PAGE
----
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Buying Guinea Fowl..?? - Page 6

post #51 of 59
I am in maryland so not very close unless you want to take a weekend.
post #52 of 59

I have some family in South Jersey. Maybe sometime this summer I will visit them by driving. We live in the woods with Deer and ticks. Is this the only chance I have to get some or is it always a possibility to get 3-5 all year long from you?

post #53 of 59

I plan to be hatching into the fall- through their breeding season. So, we can work on a good time for you! 

post #54 of 59

Thank you.:)

post #55 of 59
Stay in touch..ok?
post #56 of 59

Can you let me know when you have guineas? I want want to add some to my chick flock.....thank you


post #57 of 59

Love to...Easiest way is to like my facebook page - Fowl Play guineas - I will be sending notifications from there- I am trying to get listed as a breeder on this site but it is a process that is not really clear- 20 posts and  I know I am beyond that  plus difficult to post. 

post #58 of 59
Guinea vowel would be a fun addition to our chickens...however..we live in Scottsdale Arizona and will surely have a problem with coyotes that we already have issues with. These guys fly right? They look like ugly would I keep them safe? Our Canadian neighbor really wants to try a couple!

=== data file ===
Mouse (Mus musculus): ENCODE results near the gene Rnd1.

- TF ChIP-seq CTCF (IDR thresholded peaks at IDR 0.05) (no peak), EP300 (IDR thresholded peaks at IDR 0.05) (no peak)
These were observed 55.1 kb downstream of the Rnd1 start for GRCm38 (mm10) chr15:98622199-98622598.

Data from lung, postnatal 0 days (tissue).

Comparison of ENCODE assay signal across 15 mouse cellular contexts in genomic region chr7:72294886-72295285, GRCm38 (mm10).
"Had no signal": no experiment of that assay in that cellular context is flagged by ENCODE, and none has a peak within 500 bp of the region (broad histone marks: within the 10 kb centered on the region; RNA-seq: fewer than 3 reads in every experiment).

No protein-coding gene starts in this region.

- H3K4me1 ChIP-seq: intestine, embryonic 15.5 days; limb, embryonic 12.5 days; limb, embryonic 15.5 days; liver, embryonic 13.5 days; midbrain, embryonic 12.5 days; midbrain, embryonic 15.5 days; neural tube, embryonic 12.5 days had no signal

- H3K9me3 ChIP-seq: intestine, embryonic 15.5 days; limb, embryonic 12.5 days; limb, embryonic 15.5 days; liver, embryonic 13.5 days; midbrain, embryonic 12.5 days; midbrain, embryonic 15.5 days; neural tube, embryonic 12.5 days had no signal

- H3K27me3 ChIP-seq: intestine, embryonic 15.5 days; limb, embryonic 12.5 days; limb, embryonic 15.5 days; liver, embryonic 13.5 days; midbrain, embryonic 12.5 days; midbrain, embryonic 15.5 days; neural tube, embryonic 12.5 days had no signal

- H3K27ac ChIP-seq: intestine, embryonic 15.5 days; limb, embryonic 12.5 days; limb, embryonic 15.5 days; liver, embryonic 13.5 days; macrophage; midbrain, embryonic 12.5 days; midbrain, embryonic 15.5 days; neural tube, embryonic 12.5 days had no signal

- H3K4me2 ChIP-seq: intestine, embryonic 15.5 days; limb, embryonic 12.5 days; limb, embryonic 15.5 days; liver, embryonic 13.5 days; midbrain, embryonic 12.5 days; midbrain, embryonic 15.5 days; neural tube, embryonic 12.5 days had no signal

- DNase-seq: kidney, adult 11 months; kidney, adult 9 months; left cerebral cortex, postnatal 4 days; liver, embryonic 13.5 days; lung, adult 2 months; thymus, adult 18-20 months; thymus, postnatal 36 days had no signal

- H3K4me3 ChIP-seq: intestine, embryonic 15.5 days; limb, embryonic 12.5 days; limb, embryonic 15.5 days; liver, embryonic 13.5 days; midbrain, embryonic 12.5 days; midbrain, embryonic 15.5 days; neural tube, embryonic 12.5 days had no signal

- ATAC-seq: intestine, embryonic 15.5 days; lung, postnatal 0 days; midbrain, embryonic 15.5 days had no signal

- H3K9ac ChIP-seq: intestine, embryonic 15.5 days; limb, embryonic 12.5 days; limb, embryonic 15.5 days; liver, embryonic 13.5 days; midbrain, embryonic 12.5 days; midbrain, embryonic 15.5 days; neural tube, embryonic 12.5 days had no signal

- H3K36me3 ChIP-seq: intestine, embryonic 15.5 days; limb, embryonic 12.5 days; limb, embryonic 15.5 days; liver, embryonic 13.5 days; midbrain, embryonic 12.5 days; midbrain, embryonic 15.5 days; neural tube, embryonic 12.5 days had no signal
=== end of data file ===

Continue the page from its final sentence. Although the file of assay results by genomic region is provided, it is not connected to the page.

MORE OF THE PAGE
post #59 of 59

There are a lot of people out your way with varmits- we have our own here too. The best way to keep them safe- yet free range, is to provide a safe coop and train them to coop up at night.  My set up is my barn, where I have an automatic door at ground level that opens after dawn and closes after dusk.  In addition, they have a high level they can walk in and out over 6 feet above the ground to get in and roost - in the eves- safe fromt he owls and the foxes can not get in and harass them.  Raccoons could get in if tremendously inclined. 

'The key is teaching them.  I put my young birds in a caged area in the barn for a number of weeks so they get used to this place as home.  Then, I let them out in the late afternoons for a while, ensuring they go back in the pen in the evening.  After a while, they will come in on their own and go in the cage- that is home.  Then I shut the door on the cage and they are in the barn, secure but you can imagine, worried and running back and forth trying to get into the cage.  I watch them checking after dark to be sure they get settled, but eventually they fly up into the eves with the others and then it becomes routine. It is a little bit of a process, but once done they are pretty care free.  If you free range, you will have losses! Goes with the territory. 


Go to my website and down load my free ebook for tips on this and other stuff with guineas.  Joining guinea fowl international is great too- they send lots of information. 

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